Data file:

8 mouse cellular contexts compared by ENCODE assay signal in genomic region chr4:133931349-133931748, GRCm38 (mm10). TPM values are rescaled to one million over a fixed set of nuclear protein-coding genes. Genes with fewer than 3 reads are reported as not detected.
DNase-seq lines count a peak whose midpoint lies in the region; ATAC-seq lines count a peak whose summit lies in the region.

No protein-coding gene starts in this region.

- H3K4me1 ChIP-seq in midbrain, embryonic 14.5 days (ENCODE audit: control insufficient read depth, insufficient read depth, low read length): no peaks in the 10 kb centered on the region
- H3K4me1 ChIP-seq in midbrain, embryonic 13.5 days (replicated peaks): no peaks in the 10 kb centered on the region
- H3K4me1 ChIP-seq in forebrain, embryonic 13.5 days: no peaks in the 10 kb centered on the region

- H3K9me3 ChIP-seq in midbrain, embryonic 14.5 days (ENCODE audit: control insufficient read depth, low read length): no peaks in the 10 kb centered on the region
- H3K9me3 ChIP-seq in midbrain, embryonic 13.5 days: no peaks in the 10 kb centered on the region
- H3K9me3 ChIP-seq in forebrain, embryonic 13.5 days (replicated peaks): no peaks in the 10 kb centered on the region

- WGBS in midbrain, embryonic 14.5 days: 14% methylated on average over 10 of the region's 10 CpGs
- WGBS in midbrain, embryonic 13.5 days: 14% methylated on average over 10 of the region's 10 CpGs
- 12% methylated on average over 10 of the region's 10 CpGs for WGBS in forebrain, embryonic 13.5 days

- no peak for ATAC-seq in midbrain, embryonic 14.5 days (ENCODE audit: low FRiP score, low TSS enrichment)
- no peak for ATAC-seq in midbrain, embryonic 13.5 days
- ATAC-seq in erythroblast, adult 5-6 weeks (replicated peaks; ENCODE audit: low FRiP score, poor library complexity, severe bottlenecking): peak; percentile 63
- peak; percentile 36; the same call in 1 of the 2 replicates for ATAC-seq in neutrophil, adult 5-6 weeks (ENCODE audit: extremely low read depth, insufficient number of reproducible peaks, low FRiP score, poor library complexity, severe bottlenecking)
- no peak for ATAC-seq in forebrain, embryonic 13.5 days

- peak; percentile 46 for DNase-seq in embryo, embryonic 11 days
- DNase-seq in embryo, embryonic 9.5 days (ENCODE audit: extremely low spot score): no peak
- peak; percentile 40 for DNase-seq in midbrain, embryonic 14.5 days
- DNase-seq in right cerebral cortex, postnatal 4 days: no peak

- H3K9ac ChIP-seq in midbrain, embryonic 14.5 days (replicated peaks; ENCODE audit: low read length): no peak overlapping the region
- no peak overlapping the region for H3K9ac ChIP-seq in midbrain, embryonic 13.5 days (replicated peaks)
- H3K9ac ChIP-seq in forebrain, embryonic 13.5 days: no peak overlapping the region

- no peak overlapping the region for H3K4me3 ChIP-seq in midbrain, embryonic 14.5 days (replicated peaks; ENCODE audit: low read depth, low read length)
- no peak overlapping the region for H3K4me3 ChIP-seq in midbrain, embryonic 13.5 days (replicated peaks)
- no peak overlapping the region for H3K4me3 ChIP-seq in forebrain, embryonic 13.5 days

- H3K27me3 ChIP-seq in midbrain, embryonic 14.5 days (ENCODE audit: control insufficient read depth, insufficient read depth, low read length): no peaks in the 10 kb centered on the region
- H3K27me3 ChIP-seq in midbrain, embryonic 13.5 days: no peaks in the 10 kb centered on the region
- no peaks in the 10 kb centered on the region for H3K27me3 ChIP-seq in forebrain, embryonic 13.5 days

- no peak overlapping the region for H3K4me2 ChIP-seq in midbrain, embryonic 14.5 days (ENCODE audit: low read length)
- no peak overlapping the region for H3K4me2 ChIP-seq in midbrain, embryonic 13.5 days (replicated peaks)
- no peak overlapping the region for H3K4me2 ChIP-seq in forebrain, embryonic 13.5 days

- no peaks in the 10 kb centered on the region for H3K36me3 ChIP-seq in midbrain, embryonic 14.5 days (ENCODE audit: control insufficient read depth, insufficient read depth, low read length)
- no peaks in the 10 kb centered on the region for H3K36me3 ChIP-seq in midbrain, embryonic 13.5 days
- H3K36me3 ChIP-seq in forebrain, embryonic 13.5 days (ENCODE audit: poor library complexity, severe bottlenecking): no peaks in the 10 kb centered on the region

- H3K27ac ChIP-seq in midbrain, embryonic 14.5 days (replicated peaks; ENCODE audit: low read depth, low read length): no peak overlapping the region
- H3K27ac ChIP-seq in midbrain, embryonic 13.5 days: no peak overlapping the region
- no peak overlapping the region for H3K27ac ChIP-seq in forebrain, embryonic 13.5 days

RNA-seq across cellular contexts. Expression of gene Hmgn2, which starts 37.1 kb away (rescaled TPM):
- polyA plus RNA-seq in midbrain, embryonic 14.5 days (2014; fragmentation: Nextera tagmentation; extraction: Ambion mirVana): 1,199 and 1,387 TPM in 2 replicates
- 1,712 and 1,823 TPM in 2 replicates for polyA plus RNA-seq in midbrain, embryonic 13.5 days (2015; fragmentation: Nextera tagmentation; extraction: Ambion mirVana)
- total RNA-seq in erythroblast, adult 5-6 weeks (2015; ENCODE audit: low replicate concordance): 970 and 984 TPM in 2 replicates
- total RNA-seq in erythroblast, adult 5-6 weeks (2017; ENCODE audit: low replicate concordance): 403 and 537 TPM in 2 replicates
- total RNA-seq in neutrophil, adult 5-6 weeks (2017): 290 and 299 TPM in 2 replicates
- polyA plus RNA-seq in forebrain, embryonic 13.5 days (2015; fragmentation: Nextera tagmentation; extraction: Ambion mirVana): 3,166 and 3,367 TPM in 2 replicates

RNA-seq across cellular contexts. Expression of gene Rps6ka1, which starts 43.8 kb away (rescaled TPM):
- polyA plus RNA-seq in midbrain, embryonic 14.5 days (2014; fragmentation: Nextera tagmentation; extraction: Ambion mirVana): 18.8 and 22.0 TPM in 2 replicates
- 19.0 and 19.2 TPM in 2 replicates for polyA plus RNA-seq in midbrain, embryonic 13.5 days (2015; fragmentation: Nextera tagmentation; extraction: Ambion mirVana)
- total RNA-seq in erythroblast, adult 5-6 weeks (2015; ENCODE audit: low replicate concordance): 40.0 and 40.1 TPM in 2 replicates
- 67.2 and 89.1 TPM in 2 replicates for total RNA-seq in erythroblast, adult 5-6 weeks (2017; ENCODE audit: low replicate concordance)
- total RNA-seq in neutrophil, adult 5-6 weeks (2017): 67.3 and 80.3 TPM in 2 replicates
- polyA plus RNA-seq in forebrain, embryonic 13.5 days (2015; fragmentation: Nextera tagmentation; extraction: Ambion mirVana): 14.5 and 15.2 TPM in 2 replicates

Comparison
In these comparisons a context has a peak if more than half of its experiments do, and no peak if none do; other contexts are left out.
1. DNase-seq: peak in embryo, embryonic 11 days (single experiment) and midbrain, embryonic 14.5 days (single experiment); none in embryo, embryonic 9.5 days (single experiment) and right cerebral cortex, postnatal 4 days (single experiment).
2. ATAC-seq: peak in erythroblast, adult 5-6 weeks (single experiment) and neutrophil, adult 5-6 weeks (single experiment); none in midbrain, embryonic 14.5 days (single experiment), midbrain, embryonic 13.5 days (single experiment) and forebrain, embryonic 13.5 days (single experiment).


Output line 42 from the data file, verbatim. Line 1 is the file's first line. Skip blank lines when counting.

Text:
- 1,712 and 1,823 TPM in 2 replicates for polyA plus RNA-seq in midbrain, embryonic 13.5 days (2015; fragmentation: Nextera tagmentation; extraction: Ambion mirVana)